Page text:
Evidence based medicine is slowly being strengthened into technology driven medicine. The workshops that are being held on robotics, artificial intelligence, data analytics in healthcare is rising at a pace unprecedented in human history before.
Medical hospitals and residency programs are trying to find ways to engage the new age medicine. This necessarily pushes doctors, nurses and allied healthcare practitioners to up their game. But the Medical Council of India has not revamped teaching curriculums at varied levels to match the speed of this gigantic change that is disrupting Indian healthcare like never before. Do the doctors consider patient preferences always while taking clinical decisions? In most parts of the country the doctor decides and it is a given that the patient must comply on what has been told. What remains to be understood is with rising obsession to adopt technology, are clinicians losing the ability to critically evaluate the worthiness of such advances?
Bedside diagnosis today is almost a forgotten art and physicians –in-training are heavily dependent on technology. This naturally puts a concerted burden on their skill sets to practice medicine with limited resources. It is important to realize and understand that technology must be seen as an aid in the real world evidence based medicine and not as a way of life or a mandate to build.
Over 70% of India’s population live in rural areas where doctor patient relationship reign supreme with the time honored principle of speaking to the patient at length and performing hands-on examination whenever necessary in-order to elicit signs to arrive at the diagnosis. It can be argued that acute shortage of doctors forces the Indian health system to use technology to bail out pro-poor budgetary allocations and invest inefficiency. But healthcare has always been driven from a human touch perspective and cannot really shift to a techno-consumptive lens.
The medical technology market in India is growing at 10-12 percent. Domestic companies tend to focus on consumables, lower value equipments and test kits. Currently 70-80 percent of equipments are imported and this trend should change given the Make in India push by the Central Government. Government establishments are ill-equipped and face a massive human resource crunch. When electricity supply does not reach rural health centers run by the government, can electronic records really drive the game? This needs to be addressed with sincerity and not ambition alone. Issues pertaining to server downtime and back-up recovery problem, inaccurate data reporting, and the basic understanding that all physicians are not tech savvy personnel and do not function optimally needs to be understood and recognized.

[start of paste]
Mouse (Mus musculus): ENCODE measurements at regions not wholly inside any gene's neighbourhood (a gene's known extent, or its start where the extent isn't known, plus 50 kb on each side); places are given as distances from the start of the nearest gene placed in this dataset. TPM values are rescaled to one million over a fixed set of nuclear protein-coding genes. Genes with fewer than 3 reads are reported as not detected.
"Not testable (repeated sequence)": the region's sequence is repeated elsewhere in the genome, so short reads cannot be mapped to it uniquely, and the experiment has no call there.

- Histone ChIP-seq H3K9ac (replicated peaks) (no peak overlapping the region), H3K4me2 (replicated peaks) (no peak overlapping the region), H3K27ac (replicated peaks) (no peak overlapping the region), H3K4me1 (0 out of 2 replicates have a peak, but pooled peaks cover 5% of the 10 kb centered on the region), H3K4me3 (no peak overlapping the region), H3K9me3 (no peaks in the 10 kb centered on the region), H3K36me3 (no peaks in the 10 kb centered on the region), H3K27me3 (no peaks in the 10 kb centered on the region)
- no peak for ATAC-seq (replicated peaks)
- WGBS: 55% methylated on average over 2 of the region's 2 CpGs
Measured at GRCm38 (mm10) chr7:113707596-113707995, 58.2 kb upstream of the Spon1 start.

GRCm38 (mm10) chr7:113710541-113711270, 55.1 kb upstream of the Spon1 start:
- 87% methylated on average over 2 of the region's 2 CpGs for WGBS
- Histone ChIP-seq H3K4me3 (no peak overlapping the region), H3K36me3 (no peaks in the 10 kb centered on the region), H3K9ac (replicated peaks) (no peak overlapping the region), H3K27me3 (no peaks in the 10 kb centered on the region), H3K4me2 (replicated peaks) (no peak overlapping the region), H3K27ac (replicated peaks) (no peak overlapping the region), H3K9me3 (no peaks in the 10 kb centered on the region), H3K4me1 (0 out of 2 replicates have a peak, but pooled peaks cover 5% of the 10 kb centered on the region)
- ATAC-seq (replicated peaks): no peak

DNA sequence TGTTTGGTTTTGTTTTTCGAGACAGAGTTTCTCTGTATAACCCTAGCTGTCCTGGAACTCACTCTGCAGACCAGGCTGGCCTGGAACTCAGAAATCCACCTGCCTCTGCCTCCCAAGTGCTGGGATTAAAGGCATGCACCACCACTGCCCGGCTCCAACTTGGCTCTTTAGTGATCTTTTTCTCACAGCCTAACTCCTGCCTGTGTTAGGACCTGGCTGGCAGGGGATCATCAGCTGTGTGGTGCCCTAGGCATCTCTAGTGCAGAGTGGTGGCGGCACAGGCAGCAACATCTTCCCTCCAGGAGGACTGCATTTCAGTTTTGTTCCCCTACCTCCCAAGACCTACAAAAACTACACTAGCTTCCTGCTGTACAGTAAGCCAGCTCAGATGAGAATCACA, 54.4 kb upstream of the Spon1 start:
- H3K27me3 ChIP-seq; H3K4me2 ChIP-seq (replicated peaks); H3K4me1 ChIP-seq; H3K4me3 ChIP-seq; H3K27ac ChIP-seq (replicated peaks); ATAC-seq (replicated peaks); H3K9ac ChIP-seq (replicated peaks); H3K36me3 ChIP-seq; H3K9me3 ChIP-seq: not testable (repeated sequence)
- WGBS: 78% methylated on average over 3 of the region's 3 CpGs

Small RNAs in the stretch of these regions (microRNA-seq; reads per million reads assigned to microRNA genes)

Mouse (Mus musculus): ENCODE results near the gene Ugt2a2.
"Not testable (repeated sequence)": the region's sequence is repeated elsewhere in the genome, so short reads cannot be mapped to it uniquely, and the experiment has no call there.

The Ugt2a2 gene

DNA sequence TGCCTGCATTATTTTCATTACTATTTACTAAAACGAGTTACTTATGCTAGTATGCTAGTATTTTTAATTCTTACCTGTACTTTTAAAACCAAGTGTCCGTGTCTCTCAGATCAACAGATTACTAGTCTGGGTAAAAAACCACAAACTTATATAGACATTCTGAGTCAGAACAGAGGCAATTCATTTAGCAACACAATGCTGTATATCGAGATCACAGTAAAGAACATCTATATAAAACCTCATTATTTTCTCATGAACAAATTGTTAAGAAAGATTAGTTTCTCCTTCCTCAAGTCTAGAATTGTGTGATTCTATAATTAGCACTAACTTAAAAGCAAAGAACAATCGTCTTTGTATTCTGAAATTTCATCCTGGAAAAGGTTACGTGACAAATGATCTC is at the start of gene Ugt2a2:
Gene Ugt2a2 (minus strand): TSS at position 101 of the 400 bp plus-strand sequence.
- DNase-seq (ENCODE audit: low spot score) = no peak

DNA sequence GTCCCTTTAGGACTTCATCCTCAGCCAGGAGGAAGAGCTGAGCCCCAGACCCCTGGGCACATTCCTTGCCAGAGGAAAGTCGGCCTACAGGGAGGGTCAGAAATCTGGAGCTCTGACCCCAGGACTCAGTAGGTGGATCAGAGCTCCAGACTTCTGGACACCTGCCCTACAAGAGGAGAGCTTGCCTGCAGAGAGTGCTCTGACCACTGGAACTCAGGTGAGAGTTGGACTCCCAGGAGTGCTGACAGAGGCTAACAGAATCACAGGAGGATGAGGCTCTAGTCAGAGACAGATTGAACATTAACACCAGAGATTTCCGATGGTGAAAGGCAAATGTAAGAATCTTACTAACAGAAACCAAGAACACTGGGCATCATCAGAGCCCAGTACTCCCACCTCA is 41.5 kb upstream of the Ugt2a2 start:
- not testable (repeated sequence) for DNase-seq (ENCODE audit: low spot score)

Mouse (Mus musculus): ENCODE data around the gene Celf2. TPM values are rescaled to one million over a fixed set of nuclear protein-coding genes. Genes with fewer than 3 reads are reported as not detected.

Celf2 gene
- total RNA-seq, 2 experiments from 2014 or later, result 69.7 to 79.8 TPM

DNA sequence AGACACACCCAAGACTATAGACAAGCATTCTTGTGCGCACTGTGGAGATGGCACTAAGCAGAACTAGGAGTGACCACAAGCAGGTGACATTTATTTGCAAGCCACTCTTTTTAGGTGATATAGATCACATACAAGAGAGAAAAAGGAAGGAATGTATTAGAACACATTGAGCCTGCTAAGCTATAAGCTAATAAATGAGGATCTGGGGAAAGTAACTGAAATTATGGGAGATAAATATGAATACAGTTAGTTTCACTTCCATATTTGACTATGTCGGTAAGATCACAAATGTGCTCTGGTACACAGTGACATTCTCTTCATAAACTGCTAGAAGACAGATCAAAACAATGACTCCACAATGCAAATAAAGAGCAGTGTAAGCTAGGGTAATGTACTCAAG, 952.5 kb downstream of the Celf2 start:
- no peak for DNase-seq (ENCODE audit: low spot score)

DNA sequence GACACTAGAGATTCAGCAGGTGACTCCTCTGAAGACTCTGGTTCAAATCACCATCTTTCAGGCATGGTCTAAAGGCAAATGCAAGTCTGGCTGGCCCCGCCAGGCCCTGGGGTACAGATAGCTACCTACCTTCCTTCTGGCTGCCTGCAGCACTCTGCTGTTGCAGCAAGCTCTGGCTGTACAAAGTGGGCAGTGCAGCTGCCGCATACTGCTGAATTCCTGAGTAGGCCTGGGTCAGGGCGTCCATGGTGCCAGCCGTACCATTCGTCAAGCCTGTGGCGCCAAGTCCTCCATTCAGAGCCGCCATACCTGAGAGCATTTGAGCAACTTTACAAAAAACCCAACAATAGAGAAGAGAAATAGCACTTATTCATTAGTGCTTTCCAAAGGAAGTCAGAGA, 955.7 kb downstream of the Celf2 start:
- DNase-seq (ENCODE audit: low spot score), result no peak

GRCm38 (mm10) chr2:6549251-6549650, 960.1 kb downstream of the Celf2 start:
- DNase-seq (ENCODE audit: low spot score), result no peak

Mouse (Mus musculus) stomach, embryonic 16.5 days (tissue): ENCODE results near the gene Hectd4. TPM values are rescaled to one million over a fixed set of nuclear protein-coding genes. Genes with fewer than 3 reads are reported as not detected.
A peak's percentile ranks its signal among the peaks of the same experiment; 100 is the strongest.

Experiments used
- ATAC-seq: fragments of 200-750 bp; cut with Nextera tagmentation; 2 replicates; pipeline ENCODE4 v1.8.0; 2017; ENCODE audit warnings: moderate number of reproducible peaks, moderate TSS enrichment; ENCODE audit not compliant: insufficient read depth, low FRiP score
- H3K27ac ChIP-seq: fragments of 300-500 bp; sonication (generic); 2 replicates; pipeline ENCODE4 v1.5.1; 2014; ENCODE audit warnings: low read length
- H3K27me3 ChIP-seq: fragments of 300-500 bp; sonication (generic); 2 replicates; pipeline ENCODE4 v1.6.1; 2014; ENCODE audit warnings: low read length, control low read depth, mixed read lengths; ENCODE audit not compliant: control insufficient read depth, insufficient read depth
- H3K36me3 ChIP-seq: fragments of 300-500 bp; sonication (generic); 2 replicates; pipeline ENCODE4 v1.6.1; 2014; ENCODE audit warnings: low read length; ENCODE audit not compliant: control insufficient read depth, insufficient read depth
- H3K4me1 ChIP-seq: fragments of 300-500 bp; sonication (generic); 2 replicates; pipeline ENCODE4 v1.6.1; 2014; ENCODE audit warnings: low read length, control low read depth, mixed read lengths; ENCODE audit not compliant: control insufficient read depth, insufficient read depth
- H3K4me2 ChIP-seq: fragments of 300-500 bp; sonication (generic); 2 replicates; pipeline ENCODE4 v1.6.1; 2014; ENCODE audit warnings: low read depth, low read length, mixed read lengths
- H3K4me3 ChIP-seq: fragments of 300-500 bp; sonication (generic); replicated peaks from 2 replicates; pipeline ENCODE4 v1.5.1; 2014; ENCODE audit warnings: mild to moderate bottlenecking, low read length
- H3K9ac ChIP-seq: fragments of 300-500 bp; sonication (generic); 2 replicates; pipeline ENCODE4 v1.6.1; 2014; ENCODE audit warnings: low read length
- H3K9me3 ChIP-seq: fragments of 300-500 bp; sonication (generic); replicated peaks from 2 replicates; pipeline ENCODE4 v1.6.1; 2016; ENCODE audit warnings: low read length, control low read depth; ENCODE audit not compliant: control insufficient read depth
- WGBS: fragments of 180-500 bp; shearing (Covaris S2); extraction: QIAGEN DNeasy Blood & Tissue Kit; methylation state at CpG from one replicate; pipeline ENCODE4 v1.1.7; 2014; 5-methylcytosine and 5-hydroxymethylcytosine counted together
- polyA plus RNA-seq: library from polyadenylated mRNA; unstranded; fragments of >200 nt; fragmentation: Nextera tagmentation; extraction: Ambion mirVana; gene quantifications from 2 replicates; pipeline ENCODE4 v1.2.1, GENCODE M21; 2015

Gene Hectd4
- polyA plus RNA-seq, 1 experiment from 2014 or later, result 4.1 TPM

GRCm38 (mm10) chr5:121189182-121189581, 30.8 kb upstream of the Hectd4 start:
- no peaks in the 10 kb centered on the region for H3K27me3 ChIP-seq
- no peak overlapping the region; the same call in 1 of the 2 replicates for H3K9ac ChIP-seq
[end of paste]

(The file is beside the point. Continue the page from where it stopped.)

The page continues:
When we try adapting to the diffusion theory in healthcare, evidence concludes that clinicians very quickly try to use relevant technology before it gets tested sufficiently. The outcomes in really improving patient care can also be of questionable value, but rising costs involved to use that very technology is certain. Nevertheless it will be wrong to say that technology as such is bad for healthcare. Bertrand Russell long ago said, “Technology brings relief to man, but which particular man it benefits depends on the social system.”
We would go one step further to state that how the medical community and policy makers interpret and further this technology will depend on how the media, communication professionals project the same thereby creating an ecosystem that would guide the way ahead. To err is human, and rightly so, implementing technology in a country like India will challenge reasoning and research outcomes to a great extent. Disruptive innovation cannot steer the wheel of healthcare in India and also should not around the world.
Science today has come of an age, but even today the medical fraternity has no permanent cure for simple ailments like the common cold. Hospital rounds on a lighter note often make a smart observation when it comes to guiding treating such ailments, “Common cold takes 7 days to be cured with medicine and usually requires a week to be cured without medicine.”
New surgical procedures involve greater risk, so does newer drugs and vaccines. No one will deny the possibility of breakthrough innovation, but it must be remembered if it is worth the time, money and effort.
Doctors today are not taught digital healthcare as a discipline and those practitioners in rural India know even less of digital medicine, given poor internet connectivity, accessibility and also affordability of the nearest healthcare facility. Many a times, rural communities are grateful if there is a genuine doctor in their locality. Low and Middle Income nations like India must focus on improving human resources in healthcare instead of championing digital healthcare as a way of life.
To build in a generational change in the healthcare sector, Indian healthcare will need to evolve from the very roots by creating future-ready physicians who will juggle different worlds. For this to happen, medical education ought to change with sincerity and strategy. In conclusion we must bear in mind that much sort of medical wisdom is not linear and often wrong. Fueling healthcare must be driven with safety and care thus.